Women in Ministry Series: On Failing at Ministry

I met Micha Boyett at a writing conference this past Spring after recently learning about her blog called Mama Monk that had been really taking off. In Micha I found someone who is deeply thoughtful, gentle, and aware of the challenges parents face with spirituality. If you’ve ever read Mama Monk, you already know that Micha has a powerful writing ministry that is touching so many. Today she writes about her ministry days before she took her “vows” as a blogger…

I stood on Mt. Princeton in 2005, overlooking the valley and the aspens that stretched out miles before me, and I sighed my surrender to God. I had just finished grad school, was newly married and moving soon to Philadelphia, my husband’s hometown. And I’d just traveled with 150 high school students on buses for two days, all the way from New York State to Colorado for camp.

I whispered, “God, I think I’m created for this work. Right here.” Nothing brought me more joy than ministry to middle and high school students. I gave myself to it.

I cried a lot my first year “in ministry.” It turned out that working for a parachurch mission meant devoting one-third of my time to fundraising. In my town, where most men were working in suits and most women were home with their kids, that meant helping to run a golf tournament for men twenty years my senior and asking for a big financial donation from an intimidating male executive over lunch. It meant constant discomfort in my skin.

I wasn’t good at developing volunteer leaders and having hard conversations with them about their choices and gifts. I wanted to avoid conflict at all costs and in doing so, I struggled to be more than a surface-level cheerleader for them. I was not good at managing my area’s finances. I was not good at not crying when faced with all the things I wasn’t good at.

But I was great at relationships. I was fairly good at speaking. And I was awesome at dressing up in spandex and dorky 80’s shorts and leading girls in the Best. Dance. Party. Of. All. Time.

Here’s the thing: I needed to be good at all of it, not simply the relational aspects of the job. But as a woman in a largely male-dominated mission, I struggled with separating my personal weaknesses from the anxiety I felt over my female brain.

I feared that I was bad at left-brained aspects of ministry because I was a woman. In truth, I was bad at it because I was Right-Brained-Micha. Relational connections and silliness and teaching came naturally to me. Administration didn’t.

What I needed was a woman in ministry, twenty years further down the road. I needed a woman to sit down with me and say: This is how to handle yourself in a fundraising setting when there are twenty fifty-year-old men and you. This is how to embrace conflict when you’re a good Southern girl who’s been raised to avoid it. This is how to encounter a room of male staff and release yourself from striving for their approval.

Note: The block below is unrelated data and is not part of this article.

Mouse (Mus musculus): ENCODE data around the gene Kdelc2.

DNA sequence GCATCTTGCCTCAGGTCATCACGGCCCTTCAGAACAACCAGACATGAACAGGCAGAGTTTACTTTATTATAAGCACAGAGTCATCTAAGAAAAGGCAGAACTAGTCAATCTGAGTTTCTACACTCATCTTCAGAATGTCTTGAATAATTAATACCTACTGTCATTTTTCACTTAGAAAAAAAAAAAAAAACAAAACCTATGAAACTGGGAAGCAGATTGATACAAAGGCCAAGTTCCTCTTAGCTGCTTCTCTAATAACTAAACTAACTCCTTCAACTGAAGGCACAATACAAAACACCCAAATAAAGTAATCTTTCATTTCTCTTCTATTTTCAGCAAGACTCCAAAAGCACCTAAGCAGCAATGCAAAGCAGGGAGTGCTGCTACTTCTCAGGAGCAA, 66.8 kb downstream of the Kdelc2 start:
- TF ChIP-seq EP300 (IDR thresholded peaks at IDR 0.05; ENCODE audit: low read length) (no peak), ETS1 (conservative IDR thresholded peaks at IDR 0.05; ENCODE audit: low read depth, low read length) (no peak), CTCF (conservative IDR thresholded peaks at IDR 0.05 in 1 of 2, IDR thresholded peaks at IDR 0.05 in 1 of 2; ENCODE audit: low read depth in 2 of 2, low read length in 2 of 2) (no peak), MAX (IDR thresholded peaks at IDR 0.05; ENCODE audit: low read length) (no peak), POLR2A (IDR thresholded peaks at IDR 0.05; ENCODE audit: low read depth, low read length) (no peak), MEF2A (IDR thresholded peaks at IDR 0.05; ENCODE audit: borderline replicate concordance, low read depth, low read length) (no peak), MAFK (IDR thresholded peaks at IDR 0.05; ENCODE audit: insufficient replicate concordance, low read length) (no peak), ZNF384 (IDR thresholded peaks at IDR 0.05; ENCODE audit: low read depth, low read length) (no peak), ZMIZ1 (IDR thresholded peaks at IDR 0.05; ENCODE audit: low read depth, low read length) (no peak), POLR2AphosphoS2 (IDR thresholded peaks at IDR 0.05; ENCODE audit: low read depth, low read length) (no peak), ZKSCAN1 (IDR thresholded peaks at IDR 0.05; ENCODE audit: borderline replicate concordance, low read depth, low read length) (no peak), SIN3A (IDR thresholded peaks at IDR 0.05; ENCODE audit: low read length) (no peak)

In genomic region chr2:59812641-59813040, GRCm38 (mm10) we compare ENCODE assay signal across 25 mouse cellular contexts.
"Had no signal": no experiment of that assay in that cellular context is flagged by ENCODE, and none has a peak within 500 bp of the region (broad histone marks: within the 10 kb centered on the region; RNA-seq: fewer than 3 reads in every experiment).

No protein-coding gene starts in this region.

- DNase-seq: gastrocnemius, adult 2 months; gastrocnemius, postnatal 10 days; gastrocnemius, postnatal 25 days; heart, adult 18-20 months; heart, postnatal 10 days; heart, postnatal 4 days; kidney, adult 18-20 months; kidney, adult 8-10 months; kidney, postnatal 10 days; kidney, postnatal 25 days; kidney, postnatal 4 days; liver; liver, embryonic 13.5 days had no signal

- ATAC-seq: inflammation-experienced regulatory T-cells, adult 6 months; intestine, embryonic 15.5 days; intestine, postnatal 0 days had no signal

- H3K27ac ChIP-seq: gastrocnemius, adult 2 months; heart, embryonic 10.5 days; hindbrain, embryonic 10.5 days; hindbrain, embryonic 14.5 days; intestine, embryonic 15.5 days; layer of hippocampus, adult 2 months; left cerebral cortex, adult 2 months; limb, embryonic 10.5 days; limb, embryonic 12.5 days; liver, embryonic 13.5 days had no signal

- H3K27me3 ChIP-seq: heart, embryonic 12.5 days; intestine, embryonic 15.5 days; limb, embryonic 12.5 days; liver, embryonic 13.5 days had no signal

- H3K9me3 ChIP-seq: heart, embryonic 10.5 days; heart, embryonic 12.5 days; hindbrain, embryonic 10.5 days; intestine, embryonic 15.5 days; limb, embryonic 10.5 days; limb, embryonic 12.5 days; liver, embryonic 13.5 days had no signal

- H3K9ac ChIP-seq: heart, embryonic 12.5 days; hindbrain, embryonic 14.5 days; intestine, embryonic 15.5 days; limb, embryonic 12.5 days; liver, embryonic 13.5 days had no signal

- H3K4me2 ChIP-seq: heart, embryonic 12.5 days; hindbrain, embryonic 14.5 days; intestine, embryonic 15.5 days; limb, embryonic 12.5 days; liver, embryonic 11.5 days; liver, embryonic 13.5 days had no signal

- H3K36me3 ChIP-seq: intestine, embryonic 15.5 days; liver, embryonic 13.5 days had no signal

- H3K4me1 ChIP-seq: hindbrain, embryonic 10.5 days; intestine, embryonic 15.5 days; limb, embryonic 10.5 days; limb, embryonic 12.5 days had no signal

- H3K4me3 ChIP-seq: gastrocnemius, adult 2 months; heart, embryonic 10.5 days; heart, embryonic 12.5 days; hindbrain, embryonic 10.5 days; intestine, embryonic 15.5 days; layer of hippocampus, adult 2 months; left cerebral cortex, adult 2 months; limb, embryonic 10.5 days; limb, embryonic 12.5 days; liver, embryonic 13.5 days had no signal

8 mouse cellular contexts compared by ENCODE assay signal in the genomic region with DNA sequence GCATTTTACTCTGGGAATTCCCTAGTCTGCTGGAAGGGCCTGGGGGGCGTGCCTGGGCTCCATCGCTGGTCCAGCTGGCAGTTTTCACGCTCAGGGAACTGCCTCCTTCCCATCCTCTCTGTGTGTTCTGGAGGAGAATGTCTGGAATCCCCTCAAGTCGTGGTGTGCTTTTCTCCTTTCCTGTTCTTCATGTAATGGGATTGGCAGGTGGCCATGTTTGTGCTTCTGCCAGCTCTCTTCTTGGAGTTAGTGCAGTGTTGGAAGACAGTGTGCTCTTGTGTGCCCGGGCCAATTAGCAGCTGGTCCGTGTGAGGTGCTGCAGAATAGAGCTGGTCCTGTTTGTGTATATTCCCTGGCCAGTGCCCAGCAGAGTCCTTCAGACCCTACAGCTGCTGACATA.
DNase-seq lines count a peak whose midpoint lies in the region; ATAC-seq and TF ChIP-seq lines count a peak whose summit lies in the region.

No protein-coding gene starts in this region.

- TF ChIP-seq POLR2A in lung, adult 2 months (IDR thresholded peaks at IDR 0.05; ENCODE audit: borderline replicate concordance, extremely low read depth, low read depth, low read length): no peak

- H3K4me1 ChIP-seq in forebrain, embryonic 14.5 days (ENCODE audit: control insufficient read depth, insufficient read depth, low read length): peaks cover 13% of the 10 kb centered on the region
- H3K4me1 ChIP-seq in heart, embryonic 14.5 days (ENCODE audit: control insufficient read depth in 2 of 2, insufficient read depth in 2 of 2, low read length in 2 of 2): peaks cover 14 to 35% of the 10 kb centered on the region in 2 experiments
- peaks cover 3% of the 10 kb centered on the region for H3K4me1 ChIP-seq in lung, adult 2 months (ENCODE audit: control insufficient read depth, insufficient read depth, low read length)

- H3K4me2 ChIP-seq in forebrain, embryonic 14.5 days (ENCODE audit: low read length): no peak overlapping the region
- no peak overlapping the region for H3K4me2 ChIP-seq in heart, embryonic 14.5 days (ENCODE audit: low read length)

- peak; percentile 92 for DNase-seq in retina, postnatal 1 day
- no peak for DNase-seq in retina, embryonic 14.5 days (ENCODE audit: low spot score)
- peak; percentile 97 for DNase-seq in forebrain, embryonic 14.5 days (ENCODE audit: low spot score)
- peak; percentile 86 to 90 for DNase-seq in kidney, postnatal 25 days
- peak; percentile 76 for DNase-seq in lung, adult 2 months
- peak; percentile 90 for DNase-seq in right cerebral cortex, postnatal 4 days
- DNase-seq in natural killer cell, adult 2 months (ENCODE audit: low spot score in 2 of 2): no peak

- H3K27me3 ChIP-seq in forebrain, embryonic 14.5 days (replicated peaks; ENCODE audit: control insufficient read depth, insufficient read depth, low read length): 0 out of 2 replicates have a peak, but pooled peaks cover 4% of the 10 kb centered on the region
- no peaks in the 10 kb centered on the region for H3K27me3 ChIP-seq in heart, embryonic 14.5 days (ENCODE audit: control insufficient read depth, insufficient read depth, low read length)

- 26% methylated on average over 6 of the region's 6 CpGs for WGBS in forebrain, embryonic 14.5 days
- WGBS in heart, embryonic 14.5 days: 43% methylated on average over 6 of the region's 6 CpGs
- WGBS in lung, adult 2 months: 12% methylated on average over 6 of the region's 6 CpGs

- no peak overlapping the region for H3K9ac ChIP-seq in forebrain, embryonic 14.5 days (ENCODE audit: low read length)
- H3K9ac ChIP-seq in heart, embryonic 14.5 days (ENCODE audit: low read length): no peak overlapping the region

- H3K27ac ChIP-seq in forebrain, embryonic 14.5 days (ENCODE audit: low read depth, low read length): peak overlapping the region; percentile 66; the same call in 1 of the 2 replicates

When I think of myself behind the desk staring at numbers or dealing with the male, ragamuffin leader, I think, Oh, I was so miserable in that job. But that’s not true. Half the time in ministry I was actually with people. And I was in love with my work.

I was at the high school volleyball game and driving kids home from the spring play. I was eating at Chili’s again with a table of freshmen girls who were trying to understand how to be Christ followers while living in families that did not support their newly found faith. I was singing to Taylor Swift on the radio with a suburban full of kids ten minutes after sharing with them the story of the cross, the story I believed could alter, was already altering, their lives forever.

Did I fail at ministry?

I find myself asking that question a lot. And then I think about the Bible study I helped lead at 6 am on Friday mornings while my baby ate breakfast at a friend’s house. How with paperback Bibles in our hands, I spoke to that room of sleepy freshmen and sophomores who opened the scripture while simultaneously trying not to fall asleep. And, rarely, I saw in their eyes a love for that passage. I saw in their faces a moment of recognition. They got it. They understood the power of a life marked by Christ.

I didn’t fail.

But I did quit.

Sometimes I think of the older woman who didn’t lead me, who didn’t exist for me, and I ache in fear that she’s just like me. I’m afraid she quit too.

Was I supposed to be That Woman for another girl who is just now hearing God’s deep call to the life of ministry? She is standing on the edge of the mountain and looking over the valley and saying: “Yes, God, I will give my life to this. Whatever the cost.”

I am praying for that girl. I’m praying that when the cost is administrative anxiety; when the cost is time away from her spouse or uncertainty about her kids; when the cost is fear of conflict: I’m praying she will be brave enough to find a woman to whisper that flourishing in ministry is possible. I’m praying she will persevere and be the woman who speaks hope to all the women who come after her.

About Today’s Guest Blogger

dsc_6468Micha Boyett (pronounced "MY-cah") is a youth minister turned stay at home mom trying to make sense of vocation and season and place in the midst of her third cross-country move in three years. A native Texan, she is mama to two blonde boys and wife to a very tall Philadelphian. She blogs at Patheos about motherhood, monasticism, and the sacred in the everyday. Follow her on Twitter at @michaboyett or find her on Facebook here.